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First Lady Claudia Johnson outside the White House, 1967.

Lyndon B. Johnson Presidential Library and Museum/NARA

Few first ladies have been so attuned to the natural beauty inside and outside the White House as First Lady Claudia Johnson, or “Lady Bird.” Famed for her environmental work, she brought a sense of the floral to everything she did, from wide-ranging legislation to small touches of hospitality.

Mrs. Johnson’s White House entertaining style often included an homage to the natural world. For instance, in June 1964 the Johnsons were the first presidential couple to hold a State Dinner in the Rose Garden. At White House parties she was famous for her Flowerpot Sundaes, in which she layered ice cream, sponge cake, and meringue in a terra-cotta flowerpot with a rose or tulip stem “planted” in the middle. She chose a china pattern for the White House that was both patriotic and botanical: first ladies for fifty years before her had selected dinner plates with simple borders and an American eagle in the middle, where she wreathed the eagle in wildflowers.1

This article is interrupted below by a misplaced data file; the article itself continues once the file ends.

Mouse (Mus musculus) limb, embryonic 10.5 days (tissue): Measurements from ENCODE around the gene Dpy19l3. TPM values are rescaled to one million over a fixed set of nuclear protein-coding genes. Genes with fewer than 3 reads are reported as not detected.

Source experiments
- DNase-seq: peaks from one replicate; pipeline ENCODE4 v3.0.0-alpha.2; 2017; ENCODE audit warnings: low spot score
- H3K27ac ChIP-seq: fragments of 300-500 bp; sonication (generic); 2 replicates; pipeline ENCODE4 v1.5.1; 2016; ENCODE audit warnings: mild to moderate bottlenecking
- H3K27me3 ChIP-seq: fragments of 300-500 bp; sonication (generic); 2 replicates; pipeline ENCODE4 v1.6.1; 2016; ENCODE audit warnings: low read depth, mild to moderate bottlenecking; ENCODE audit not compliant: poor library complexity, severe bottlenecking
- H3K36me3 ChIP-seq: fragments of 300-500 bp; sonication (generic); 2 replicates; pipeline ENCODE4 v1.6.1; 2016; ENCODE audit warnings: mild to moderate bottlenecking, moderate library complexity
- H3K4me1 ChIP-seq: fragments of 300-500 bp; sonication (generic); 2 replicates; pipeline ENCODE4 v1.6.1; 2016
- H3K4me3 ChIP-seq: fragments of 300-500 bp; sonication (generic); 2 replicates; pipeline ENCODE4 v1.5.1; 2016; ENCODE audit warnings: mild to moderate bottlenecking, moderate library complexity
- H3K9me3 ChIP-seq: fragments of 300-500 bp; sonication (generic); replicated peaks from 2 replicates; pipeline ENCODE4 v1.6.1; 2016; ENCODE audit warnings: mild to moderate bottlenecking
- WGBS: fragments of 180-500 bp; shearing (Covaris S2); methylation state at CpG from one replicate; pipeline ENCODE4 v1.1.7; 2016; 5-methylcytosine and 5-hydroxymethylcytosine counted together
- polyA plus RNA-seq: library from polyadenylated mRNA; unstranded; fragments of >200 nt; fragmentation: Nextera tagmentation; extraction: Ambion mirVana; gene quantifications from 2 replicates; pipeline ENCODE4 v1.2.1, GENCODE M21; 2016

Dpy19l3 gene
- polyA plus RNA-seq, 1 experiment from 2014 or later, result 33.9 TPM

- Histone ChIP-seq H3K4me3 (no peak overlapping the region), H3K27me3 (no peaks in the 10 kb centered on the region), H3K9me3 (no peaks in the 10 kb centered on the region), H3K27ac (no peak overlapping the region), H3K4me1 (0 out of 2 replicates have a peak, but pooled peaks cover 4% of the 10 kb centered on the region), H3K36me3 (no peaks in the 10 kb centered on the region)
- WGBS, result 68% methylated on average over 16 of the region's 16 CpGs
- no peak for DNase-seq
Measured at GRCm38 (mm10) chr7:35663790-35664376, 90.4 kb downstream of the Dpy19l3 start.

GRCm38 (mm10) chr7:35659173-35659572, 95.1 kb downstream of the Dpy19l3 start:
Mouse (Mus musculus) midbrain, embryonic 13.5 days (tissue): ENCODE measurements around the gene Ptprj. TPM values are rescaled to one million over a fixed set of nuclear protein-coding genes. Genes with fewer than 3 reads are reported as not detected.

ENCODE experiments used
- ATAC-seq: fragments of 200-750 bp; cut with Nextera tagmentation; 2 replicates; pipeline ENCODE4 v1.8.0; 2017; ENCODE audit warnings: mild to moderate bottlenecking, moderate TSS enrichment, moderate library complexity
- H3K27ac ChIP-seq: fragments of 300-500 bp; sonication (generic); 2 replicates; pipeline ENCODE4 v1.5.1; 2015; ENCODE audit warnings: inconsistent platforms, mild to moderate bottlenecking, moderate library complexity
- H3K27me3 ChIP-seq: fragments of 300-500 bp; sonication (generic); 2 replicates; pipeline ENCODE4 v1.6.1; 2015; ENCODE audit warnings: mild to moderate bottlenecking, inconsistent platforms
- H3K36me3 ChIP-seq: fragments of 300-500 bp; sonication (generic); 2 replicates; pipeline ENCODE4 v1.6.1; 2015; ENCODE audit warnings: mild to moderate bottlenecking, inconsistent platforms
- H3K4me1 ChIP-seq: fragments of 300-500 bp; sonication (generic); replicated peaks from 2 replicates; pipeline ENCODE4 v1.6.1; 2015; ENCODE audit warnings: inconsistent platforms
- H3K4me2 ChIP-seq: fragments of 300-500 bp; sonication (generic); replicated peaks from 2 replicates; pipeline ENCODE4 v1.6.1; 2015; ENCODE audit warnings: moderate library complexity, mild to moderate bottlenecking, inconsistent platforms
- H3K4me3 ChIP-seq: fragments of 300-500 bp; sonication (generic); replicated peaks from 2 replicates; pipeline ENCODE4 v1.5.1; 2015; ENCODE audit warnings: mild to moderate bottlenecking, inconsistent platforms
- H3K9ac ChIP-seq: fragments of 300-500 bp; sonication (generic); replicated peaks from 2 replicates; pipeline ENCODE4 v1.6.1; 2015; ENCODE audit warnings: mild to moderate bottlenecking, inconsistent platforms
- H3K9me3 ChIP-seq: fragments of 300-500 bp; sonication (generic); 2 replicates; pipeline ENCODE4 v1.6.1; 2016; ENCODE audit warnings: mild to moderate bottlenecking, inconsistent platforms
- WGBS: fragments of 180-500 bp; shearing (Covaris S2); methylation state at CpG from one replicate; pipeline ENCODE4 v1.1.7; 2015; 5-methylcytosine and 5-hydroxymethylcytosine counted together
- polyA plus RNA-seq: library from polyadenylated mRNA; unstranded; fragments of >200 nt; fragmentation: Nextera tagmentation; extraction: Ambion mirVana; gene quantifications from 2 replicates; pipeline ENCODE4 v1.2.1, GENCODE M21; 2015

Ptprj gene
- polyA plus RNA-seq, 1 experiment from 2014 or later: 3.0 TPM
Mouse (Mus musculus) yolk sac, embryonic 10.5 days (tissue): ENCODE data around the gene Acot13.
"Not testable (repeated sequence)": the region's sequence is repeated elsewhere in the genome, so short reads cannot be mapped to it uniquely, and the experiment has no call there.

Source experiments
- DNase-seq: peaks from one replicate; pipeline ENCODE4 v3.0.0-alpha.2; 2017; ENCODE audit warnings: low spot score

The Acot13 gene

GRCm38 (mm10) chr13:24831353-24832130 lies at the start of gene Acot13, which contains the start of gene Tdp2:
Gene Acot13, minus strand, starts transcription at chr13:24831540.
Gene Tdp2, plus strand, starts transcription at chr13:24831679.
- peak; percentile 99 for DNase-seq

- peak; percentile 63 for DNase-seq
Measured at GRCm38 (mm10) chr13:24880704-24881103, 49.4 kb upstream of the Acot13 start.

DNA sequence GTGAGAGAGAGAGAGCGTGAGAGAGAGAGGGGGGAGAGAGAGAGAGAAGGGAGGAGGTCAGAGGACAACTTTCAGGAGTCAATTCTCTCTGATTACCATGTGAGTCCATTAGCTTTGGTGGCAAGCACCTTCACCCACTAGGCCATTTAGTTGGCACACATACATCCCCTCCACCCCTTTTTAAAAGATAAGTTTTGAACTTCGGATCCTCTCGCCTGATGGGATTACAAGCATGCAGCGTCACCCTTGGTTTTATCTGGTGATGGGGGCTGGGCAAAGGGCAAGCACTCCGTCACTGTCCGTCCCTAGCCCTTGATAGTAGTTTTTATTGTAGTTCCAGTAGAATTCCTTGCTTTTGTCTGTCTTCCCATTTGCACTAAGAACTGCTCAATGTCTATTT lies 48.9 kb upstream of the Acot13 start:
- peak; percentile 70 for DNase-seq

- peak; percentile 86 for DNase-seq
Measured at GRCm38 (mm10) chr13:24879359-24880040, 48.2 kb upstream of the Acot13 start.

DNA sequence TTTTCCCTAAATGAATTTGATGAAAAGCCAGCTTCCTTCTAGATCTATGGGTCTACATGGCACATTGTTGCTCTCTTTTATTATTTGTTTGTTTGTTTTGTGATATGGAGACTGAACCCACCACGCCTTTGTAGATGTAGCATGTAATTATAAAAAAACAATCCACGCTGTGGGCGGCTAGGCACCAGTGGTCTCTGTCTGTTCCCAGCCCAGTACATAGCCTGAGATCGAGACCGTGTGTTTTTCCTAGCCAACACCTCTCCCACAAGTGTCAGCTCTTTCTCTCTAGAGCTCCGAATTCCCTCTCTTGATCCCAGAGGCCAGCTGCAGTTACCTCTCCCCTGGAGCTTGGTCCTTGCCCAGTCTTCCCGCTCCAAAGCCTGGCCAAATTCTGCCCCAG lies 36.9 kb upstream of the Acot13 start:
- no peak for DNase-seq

The Johnson’s White House china features a different state flower on each dessert plate. Shown here is the Texas blue bonnet.

White House Historical Association

Though she had always appreciated natural beauty in daily life, it was in the first year of her husband’s presidency that Mrs. Johnson realized her voice could go towards helping to preserving nature on a large scale. She traced the inspiration for her involvement in beautification to President Lyndon B. Johnson’s January 1965 State of the Union address, where he said, “We must make a massive effort to save the countryside and to establish—as a green legacy for tomorrow—more large and small parks, more seashores and open spaces than have been created during any other period in our national history.” This vision began to take concrete form at one of Mrs. Johnson’s monthly Women Doer’s Luncheons, where she heard activist Mary Lasker propose a beautification program for the nation’s cities: large-scale plantings, lights, waterworks, and “masses of flowers where the masses pass.”2

Mrs. Johnson planting pansies with members of the Beautification Committee.

Lyndon B. Johnson Presidential Library and Museum/NARA